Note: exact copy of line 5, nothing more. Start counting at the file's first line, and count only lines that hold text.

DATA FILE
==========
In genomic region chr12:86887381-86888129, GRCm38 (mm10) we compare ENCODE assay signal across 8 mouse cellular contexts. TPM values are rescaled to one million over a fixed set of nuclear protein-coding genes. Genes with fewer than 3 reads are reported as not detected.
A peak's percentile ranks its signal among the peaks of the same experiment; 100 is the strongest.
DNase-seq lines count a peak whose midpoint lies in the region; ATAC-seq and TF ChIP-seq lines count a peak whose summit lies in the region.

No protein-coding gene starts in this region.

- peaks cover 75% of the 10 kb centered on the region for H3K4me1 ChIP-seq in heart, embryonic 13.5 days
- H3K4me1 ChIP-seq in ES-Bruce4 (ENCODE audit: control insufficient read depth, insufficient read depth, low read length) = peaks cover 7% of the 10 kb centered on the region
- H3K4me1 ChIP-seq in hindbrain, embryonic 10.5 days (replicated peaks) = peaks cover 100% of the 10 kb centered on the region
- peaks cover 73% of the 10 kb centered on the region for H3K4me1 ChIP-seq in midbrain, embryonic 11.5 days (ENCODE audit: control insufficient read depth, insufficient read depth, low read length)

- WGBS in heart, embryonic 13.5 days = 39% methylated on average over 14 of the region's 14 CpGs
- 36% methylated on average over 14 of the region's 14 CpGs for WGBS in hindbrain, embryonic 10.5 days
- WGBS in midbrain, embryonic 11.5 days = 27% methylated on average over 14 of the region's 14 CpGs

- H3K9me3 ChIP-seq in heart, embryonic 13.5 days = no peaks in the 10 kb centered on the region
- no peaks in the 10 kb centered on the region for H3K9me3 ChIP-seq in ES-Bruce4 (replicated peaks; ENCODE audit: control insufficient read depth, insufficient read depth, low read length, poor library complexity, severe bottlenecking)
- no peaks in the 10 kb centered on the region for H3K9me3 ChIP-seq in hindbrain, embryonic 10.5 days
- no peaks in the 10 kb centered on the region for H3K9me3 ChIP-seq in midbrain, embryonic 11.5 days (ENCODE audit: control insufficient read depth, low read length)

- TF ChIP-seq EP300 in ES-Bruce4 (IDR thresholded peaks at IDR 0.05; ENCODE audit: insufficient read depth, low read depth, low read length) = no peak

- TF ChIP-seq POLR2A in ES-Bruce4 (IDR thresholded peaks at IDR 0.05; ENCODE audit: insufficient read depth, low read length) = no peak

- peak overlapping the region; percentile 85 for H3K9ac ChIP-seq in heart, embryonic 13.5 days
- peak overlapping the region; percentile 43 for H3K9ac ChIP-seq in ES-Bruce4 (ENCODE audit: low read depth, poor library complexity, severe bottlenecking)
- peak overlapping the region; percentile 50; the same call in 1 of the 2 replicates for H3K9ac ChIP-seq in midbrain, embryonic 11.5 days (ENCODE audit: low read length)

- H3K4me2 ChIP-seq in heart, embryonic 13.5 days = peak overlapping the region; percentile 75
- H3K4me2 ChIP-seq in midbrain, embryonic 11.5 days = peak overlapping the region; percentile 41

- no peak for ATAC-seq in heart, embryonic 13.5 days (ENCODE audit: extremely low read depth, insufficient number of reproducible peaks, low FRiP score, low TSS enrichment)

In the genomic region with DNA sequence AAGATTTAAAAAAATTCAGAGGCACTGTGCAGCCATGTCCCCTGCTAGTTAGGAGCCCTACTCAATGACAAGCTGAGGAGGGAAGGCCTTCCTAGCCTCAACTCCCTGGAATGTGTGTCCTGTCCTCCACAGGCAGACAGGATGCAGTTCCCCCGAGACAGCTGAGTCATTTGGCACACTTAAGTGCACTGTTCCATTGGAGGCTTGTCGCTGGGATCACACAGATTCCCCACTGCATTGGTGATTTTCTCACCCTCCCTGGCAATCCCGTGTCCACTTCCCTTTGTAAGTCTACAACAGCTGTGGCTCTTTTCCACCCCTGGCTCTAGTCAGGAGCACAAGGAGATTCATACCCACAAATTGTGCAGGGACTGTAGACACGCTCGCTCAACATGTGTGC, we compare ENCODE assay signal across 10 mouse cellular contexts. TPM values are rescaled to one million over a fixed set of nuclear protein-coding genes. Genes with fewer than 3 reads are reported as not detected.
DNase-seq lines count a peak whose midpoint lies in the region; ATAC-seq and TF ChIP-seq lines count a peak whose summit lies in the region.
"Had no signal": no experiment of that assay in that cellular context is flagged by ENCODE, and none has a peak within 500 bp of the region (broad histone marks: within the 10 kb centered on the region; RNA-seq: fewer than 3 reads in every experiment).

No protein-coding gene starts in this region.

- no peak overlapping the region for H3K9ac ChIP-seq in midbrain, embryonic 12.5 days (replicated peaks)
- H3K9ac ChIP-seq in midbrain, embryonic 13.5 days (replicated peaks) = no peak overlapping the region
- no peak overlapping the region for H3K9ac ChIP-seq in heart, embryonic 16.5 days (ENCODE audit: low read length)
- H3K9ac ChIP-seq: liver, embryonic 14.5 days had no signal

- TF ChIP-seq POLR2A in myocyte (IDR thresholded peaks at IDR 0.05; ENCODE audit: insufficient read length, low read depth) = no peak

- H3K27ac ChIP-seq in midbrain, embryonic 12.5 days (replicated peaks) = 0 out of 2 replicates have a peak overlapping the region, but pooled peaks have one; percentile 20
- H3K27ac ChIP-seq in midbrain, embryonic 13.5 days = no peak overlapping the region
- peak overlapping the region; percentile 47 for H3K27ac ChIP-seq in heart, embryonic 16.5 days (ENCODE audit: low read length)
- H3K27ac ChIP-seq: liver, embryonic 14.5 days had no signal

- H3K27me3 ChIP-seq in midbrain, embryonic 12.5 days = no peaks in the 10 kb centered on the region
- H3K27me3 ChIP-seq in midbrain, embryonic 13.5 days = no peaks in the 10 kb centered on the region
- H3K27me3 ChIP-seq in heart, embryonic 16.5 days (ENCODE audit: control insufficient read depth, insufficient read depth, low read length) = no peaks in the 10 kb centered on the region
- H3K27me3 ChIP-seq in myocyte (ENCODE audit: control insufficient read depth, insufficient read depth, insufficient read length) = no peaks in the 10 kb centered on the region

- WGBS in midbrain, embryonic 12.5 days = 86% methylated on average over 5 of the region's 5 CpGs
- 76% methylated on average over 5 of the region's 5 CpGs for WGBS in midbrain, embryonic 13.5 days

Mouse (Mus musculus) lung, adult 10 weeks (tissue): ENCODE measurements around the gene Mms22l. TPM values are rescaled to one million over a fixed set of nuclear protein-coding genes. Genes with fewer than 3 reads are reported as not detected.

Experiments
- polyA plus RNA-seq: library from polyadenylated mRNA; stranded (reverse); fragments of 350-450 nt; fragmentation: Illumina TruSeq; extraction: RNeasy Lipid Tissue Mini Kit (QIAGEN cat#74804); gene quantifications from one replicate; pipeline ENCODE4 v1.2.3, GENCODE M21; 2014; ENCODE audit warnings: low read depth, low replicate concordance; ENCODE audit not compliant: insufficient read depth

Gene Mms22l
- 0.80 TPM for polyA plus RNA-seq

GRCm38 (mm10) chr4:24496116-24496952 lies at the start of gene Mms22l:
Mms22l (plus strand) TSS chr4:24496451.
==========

- peaks cover 75% of the 10 kb centered on the region for H3K4me1 ChIP-seq in heart, embryonic 13.5 days